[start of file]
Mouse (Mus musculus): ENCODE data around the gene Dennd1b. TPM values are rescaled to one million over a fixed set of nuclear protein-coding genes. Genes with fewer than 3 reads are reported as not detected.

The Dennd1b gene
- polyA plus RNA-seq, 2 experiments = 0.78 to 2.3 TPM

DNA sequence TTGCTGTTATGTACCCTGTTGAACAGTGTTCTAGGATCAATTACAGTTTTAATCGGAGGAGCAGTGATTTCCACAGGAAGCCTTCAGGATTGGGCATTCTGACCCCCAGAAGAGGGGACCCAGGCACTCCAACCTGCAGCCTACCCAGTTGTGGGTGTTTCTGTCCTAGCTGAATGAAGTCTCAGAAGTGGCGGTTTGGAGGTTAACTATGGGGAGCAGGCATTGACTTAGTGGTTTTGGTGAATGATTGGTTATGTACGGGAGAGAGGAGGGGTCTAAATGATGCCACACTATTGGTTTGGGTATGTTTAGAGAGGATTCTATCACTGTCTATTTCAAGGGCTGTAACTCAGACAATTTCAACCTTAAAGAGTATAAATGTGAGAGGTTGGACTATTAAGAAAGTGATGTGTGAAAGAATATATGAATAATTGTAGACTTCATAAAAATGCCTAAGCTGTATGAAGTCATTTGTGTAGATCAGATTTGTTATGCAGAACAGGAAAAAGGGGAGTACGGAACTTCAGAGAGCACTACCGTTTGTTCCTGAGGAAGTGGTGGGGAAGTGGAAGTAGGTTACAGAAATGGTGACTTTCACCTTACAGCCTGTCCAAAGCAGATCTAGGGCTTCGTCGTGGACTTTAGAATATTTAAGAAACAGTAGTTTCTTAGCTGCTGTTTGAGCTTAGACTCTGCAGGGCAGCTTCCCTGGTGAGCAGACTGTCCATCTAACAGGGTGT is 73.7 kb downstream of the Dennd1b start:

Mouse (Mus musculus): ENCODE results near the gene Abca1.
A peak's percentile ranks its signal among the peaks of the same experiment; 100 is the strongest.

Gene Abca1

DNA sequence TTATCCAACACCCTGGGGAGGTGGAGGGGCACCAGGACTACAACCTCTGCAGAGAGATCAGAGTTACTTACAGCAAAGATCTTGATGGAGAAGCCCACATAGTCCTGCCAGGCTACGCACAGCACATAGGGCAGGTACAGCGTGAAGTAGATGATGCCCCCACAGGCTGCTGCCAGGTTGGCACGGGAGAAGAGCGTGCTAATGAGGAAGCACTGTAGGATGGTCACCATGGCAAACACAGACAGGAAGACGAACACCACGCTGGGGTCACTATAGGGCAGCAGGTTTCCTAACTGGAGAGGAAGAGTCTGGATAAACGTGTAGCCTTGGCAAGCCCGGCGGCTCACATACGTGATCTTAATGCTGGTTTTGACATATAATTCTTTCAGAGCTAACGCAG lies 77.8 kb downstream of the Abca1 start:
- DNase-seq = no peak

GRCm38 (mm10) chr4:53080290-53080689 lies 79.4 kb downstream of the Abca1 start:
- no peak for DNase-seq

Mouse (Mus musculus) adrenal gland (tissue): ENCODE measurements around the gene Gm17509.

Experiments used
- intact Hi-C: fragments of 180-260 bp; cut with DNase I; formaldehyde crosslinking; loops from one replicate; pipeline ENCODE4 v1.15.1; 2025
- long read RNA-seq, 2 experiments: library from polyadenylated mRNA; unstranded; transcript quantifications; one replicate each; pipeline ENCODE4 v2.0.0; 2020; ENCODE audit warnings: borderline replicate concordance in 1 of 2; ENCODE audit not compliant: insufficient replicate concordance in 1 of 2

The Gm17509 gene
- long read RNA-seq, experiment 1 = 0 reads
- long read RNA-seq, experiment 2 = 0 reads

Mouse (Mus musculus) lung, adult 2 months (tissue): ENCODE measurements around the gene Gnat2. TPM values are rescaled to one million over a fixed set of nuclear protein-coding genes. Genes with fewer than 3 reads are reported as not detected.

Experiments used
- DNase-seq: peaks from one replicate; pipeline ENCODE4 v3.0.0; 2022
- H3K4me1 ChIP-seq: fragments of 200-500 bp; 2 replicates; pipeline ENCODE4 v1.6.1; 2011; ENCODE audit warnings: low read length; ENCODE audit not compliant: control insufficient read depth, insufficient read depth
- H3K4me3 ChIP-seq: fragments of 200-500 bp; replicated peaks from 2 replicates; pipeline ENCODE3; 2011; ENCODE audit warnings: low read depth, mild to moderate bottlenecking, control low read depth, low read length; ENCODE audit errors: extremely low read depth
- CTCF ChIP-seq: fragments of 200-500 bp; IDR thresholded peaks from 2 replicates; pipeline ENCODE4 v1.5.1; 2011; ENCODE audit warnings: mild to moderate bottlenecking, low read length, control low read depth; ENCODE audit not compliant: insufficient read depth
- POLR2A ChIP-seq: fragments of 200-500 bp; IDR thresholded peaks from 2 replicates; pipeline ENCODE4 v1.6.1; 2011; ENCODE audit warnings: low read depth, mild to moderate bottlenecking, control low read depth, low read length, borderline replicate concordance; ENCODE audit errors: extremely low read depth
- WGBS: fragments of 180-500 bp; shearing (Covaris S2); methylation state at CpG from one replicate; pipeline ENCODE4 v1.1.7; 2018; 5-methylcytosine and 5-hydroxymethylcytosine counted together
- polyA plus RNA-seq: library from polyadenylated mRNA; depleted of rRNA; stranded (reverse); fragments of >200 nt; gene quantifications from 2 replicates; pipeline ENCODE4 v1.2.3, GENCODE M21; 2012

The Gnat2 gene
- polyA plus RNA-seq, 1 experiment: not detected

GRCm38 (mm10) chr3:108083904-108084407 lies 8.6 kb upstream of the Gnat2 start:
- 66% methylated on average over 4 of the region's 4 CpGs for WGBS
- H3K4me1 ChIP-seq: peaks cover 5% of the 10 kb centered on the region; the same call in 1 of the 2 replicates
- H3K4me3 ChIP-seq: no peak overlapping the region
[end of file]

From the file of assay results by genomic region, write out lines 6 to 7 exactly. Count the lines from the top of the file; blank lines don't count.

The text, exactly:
A peak's percentile ranks its signal among the peaks of the same experiment; 100 is the strongest.

Gene Abca1